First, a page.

Local actress 'gets involved' with Caucasian CIA agent in HBO drama

21 September 2013 / 3 years 1 month ago

Meet one of the stars in HBO Asia’s period drama Serangoon Road, 33-year-old Singaporean actress Pamelyn Chee.

She does not have big, doe-like eyes. Thank goodness. "I think because of my small eyes and the way I am, I'm luckier as I'm not typecast when I go to Channel 8. I've done a variety of different roles for them and I'm grateful."

According to a report on ST Communities, Chee adds: "There're so many pretty girls that having a different look might help sometimes."

In Channel 8 hit drama The Little Nyonya (2008), she played a liberal, educated woman. And in 2010, she took the lead role of firearms expert Vivian de Cruz in the Channel 5 action drama Point Of Entry.

But it is as spunky, aspiring sleuth Chen Su Ling on HBO Asia's period drama Serangoon Road, which premieres on Sunday, that she might gain a wider fanbase, given the pre-debut exposure it has in publications such as The Hollywood Reporter.

The character is a strong one, whose socio- political views often clash with those of the traditional Peranakan family she comes from. Su Ling does administrative work at Cheng Detective agency, owned by Patricia Cheng (Joan Chen). When Patricia's husband dies, Su Ling becomes an assistant to Sam Callaghan (Australian actor Don Hany) to uncover the truth behind the death.

Speaking to Life! after wrapping up her final scene in Serangoon Road, she tries to convince reporters that she is more Chinese than people think she is.

She says: "People have said that I'm very 'ang moh pai' (Hokkien for Western-oriented face).

But she adds with a laugh: "I spend a good part of my life speaking Mandarin to most people.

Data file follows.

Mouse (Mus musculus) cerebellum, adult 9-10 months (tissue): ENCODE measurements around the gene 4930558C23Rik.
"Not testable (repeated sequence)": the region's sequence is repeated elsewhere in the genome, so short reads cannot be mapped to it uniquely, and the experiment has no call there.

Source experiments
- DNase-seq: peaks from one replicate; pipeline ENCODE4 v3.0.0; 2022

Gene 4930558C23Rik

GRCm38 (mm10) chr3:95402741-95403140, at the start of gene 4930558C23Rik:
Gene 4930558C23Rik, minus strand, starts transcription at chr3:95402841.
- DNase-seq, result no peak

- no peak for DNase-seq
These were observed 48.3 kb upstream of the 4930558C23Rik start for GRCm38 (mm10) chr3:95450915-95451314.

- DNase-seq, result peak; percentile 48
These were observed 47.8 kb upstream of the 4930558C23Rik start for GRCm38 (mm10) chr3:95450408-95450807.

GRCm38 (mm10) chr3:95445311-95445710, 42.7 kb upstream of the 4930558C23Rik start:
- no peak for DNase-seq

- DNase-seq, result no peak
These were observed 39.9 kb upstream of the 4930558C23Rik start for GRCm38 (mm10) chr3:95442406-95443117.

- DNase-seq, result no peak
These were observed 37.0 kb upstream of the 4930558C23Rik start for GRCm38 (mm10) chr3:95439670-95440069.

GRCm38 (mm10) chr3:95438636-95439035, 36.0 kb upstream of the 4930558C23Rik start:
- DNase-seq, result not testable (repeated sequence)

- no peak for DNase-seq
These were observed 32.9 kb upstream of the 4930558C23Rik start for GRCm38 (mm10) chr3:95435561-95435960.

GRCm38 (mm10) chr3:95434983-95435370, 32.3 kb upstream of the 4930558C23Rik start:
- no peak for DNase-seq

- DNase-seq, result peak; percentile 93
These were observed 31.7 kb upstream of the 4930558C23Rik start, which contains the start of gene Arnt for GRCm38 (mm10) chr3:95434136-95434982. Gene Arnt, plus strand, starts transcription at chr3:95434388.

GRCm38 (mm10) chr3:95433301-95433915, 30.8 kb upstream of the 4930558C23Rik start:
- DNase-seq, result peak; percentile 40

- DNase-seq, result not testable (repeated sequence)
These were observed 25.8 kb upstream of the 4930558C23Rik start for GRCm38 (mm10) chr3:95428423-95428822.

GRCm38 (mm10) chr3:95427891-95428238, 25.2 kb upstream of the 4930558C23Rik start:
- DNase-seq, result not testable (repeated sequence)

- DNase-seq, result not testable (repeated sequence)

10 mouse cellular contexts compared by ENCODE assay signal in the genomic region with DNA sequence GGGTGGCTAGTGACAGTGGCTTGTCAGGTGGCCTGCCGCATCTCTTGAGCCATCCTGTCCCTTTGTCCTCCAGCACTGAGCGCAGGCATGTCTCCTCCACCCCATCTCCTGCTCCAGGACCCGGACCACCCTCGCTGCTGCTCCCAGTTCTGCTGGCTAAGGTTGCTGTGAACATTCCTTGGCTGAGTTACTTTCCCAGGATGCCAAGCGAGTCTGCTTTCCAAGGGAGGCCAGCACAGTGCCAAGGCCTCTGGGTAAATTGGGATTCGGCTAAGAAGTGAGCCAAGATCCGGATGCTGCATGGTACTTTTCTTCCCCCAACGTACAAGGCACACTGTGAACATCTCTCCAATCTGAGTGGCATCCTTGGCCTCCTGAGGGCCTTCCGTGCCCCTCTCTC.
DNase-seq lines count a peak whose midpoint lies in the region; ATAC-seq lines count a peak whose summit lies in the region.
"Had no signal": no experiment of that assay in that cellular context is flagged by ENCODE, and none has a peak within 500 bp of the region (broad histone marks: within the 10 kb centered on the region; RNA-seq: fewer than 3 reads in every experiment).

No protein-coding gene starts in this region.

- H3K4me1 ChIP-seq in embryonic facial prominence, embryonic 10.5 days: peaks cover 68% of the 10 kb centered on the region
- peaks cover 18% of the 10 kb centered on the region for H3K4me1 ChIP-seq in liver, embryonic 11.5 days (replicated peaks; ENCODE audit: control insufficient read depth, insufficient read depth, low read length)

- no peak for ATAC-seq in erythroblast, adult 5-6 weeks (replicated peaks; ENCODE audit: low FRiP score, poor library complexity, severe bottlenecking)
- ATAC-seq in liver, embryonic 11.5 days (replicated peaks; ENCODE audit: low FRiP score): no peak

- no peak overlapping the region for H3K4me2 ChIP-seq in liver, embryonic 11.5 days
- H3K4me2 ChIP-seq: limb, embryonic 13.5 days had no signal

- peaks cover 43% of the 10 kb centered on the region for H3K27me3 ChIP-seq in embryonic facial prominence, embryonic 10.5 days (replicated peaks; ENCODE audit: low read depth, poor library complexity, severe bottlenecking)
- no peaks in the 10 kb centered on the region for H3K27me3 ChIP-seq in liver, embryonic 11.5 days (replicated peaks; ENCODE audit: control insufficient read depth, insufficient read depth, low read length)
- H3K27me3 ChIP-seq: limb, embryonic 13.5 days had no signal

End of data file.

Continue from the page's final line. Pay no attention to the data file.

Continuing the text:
"I'm so superstitious. Most Chinese grow up with that and to rid yourself of it is pretty much impossible. I am more superstitious than my mum.

"Being in this line, you have to respect the place, so I do things such as offering prayers, incense and fruit."

Her mother is a retired property agent and her retiree father used to run a small business.

Just like Chee, her Serangoon Road character also goes against the grain, getting involved with Caucasian CIA agent Conrad (Michael Dorman).

In real life, Chee and Dorman have become good friends, bonding during filming and have even adopted a little ritual.

"We play a game where I bring him a song every time we come in for a scene, which kind of sets the tone for how the characters feel, and then he does the same thing," she says.

"For example, there's a scene where he comes back from Vietnam and visits me, and the song I picked for him was Lou Reed's Candy Says mixed with some Antony Hegarty."

She chose that mix because "there was something about that remix that was magical and dreamy - like two butterflies dancing, completely lost in each other, full of hope despite the sadness - which completely described the scene."

But an off-screen romance is out of the question for Chee and Dorman as she says "we're such good friends now that I cannot see him in a romantic way".

Ask if she is single and she turns coy: "I'm single if the right person is available. Let me find this right person."

With her Serangoon Road co-star Chin Han finding work in Hollywood - the Los Angeles-based Singaporean had a role in The Dark Knight (2008) and will star in the upcoming Captain America: The Winter Soldier - is she also thinking of trying her luck in Tinseltown too?

Chee, who studied at New York University, says frankly: "Everybody wants to go to Hollywood but what does that mean? They work very differently in New York, compared with Los Angeles.

"The good thing is that in Singapore, you're not stereotyped, but the grass is always greener on the other side. As actors, you are nomads, you want to travel just to see what it's like. It doesn't matter if you fail or succeed."

For now, she says she is happy working in Asia, she says, with quality drama shows such as Serangoon Road.

"I really want to work on great productions with good people who care, that's a priority. The work will speak for itself. Actors care a lot more about that than you think," she says.

"We're not all vain. We're not all trying to be famous."

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